-Being the first lab of PED201, everything was a little unorganized and chaotic - the lab being an after school program and there being a large group of St. Marys students of all ages. Once the lab got going, though, the different age groups were split up into different groups to work with (i.e. PRE K, 1st & 2nd graders, and 3rd-6th). It was then that the lab became organized and it became evident that grade level and ability are correlated; PRE K students cannot preform the same activities or play the same games as the 3rd-6th graders.
-We played games such as: Temple Tag, Blog Tag, and Rock, Paper, Scissors with the younger age groups. Although Temple Tag was easier for the kids to grasp because they have already played the game in their scheduled PE class, Blog Tag was a harder concept to grasp. Today being a day where we only worked with the younger age levels, Rock, Paper, Scissors was a huge hit; this version of it required using the body to form the shape that represents a rock, paper, of scissors. Splitting the group into two teams with Cortland students both helping out and participating helped the game to flow better, as well as keeping the St. Mary's students interested for a long time.
-After quite some time in the gym, the group (including Cortland students) moved downstairs into the cafeteria for snacks and games - all which require fine motor skills, unlike the locomotor skills demonstrated when playing games in the gym. After a snack the students moved to the other tables where coloring, card games, and many other little games were going on. This was a great opportunity to observe the fine motor skills of this younger age group.

-To wrap up the day, all of the Cortland students and St. Mary's students gathered in the gym upstairs for basically an open gym were they could play anything they wanted without direction. It is at this point that I started to realize that becoming a teacher will be more difficult than I expected... but I look forward to the challenge!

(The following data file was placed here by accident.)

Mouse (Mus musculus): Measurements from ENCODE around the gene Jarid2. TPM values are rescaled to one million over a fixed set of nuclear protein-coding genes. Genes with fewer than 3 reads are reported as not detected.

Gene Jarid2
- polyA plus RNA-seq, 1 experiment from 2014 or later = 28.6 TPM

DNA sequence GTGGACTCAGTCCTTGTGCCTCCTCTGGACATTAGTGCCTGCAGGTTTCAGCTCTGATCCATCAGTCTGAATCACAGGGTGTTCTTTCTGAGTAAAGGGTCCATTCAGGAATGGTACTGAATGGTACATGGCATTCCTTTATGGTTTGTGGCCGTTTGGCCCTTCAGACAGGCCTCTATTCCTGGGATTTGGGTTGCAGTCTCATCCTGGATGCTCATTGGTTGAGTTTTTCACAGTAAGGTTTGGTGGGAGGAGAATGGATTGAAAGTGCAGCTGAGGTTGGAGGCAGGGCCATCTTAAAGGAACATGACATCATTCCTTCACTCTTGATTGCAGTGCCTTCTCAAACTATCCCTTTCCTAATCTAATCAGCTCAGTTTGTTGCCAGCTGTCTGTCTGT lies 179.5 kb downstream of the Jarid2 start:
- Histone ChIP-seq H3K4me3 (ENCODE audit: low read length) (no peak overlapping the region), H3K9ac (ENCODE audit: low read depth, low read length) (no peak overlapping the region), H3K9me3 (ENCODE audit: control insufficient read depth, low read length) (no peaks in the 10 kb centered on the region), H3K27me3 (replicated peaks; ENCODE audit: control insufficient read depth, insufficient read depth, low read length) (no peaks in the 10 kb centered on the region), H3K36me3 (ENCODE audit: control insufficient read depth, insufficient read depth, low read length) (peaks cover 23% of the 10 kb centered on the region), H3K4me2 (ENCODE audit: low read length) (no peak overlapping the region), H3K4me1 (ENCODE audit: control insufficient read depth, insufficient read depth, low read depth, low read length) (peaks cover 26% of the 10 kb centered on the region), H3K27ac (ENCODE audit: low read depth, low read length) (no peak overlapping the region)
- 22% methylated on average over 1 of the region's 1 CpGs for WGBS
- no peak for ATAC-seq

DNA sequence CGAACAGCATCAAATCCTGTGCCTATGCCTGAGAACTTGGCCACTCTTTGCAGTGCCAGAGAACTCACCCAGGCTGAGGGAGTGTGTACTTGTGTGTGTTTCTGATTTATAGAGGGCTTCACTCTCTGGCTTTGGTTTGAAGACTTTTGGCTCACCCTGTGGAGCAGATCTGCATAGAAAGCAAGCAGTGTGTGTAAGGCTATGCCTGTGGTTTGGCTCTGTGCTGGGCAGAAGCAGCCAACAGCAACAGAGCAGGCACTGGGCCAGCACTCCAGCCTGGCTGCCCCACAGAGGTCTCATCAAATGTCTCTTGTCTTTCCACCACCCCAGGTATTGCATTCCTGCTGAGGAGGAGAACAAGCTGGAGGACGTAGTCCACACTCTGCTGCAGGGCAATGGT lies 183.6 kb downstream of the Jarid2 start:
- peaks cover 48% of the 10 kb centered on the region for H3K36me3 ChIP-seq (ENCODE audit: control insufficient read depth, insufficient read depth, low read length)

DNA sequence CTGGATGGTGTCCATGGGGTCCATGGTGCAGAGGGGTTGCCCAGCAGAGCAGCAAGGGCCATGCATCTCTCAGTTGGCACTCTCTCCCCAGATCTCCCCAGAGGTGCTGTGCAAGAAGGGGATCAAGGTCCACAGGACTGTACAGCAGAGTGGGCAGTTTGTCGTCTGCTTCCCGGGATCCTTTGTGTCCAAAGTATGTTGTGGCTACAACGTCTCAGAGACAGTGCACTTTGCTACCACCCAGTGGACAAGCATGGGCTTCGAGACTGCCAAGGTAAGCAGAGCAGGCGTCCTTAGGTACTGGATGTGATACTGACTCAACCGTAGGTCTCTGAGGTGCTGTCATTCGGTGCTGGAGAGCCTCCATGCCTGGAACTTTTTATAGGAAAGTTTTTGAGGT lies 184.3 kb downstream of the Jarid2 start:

Wednesday, April 15, 2009

As the end draws near...

As the semester draws closer to the end with only 13 days left of classes, so does PED201 and the St. Marys labs. Throughout the semester, PED201 has explored the locomotor skills of the younger age groups and the developmental process. Through the labs, Cortland students have been able to observe PRE K - 6th grade students preform certain games or activities and the locomotor skills involved in each; we have learned how to identify the different skills levels a child can have. Also through the labs, we have learned how to work in the most chaotic environment but still keep it organized and get the job done when it came down to getting the kids to participate in the game or activity and observe the different locomotor skills involved in each game or activity. For me, it has been my first experience working with children [while in the PE program] and I have already learned a great deal about their movements related to age levels and how to do your best in working with a large group of kids and calming them down so you can teach them. The lab had also encouraged me to collaborate with a group to create the most succesful and fun activity for the St. Marys kids while helping our fellow classmates observe locomotor skills involved in our activities. I have had a great experience throughout PED201 learning teaching skills that are both affective and unaffective, while further realizing that PE is the major for me!